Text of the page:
For anyone who’s keeping track, this blog entry marks the third time since arriving at Dulcinea that I’ve used “Start Spreading the News” as an introduction to my piece. But today (well, yesterday, but times are tough) the cause is a really exciting, news-worthy one.
Dulcinea has been cited by a blogger as a news source! Our Beyond the Headlines story, “Warner Backs Blu-ray” has been picked up by a technology blogger. It’s great for the company, and kind of extra-thrilling for me, since initially when I wrote the story I thought the main perk would be telling my dad first-hand that he bought the wrong DVD player.
Another news-worthy thing that’s happened this week is that I’ll now have the New York Times backing me the next time someone throws up his hands in frustration and snaps, “Why can’t you just eat a piece of chicken?”
This week, the “minimalist” Mark Bittman suggests, “Rethinking the Meat Guzzler.” Now Bittman himself is a chef, and not a vegetarian. In what I considered a reasonably unbiased (you might even say minimalist) manner, he explains just how much producing meat costs in dollars, and damage to the environment.
In fact, the point of his article seems to be letting us know that a) Americans eat more than we need–an average of 110 grams a day while the FDA recommends 75 and we probably really only require about 30 and b) it’s getting so expensive to produce that amount of meat that soon, as with oil, we’ll have to accept paying exorbitant prices, or learn to eat less of it.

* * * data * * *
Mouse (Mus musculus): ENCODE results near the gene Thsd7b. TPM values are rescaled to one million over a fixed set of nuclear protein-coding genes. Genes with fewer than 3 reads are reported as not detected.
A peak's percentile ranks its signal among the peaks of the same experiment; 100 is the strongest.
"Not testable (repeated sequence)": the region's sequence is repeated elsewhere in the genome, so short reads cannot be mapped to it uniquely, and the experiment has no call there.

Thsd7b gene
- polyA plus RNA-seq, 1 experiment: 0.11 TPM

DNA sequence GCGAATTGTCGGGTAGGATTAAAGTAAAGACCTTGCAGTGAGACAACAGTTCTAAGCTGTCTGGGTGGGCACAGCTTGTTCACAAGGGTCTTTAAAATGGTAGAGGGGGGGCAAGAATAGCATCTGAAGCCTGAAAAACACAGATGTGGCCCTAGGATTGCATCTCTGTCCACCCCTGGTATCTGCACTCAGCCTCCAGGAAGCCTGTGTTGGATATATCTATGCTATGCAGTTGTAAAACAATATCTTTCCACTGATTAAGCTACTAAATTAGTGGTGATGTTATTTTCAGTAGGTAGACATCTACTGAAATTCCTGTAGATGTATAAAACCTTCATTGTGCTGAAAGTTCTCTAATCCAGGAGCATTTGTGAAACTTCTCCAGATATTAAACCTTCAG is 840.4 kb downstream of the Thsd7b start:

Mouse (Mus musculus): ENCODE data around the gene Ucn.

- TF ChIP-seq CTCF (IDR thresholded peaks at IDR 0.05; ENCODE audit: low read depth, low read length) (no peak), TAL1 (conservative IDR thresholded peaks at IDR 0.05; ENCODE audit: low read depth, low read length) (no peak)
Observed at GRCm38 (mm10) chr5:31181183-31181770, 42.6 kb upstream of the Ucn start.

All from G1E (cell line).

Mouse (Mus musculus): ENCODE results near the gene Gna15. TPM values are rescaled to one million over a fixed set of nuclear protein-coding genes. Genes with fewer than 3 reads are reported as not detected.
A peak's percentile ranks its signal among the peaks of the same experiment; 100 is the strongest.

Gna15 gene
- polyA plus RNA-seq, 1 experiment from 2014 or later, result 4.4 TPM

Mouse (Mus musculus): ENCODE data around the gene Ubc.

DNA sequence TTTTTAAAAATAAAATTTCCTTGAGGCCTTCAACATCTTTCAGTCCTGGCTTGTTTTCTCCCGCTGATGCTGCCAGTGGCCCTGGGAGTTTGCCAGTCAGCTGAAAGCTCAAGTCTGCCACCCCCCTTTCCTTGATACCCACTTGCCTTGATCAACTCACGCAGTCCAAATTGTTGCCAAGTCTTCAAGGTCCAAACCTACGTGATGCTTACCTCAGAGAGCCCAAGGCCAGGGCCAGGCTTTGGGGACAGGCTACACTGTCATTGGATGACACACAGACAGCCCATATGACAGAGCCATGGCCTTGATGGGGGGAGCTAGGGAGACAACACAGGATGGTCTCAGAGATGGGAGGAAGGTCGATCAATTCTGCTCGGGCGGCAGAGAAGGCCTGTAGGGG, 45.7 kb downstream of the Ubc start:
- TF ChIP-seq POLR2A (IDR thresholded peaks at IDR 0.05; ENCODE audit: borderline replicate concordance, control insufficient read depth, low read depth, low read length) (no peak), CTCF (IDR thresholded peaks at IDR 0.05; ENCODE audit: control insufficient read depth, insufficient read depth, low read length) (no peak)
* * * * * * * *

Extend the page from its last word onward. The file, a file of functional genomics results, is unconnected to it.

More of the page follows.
Either that, or the detrimental path to producing more meat will continue. That includes felling forest, making artificial, engineered live-stock, and using land that could be growing food for people to grow food for cattle.
Now, I’m not one of those vegetarian-almost vegans that hates on people who eat meat. I’ve made a few shabby attempts to not buy leather, and they really only last until I need a new pair of shoes (which, due to my “enthusiasm” for shopping actually is about once every two years.) But this article is something that I think everyone should read, because in my experience, no one has believed me when I’ve delivered a similar, though less, articulate, explanation for why I don’t eat meat.
So, ladies and gentlemen: it’s real. Meat is bad for the world. You read it in the New York Times. And Mom: Yes! I got enough protein. 30 grams a day. All the News that’s Fit to Print. Etc.
I am not suggesting that everyone become a vegetarian. As a vegetarian, I know for a fact that it’s a little harder than Bittman says to feel full and healthy without meat. But I am suggesting that people let this article be food for thought, maybe put a little more thought in their food.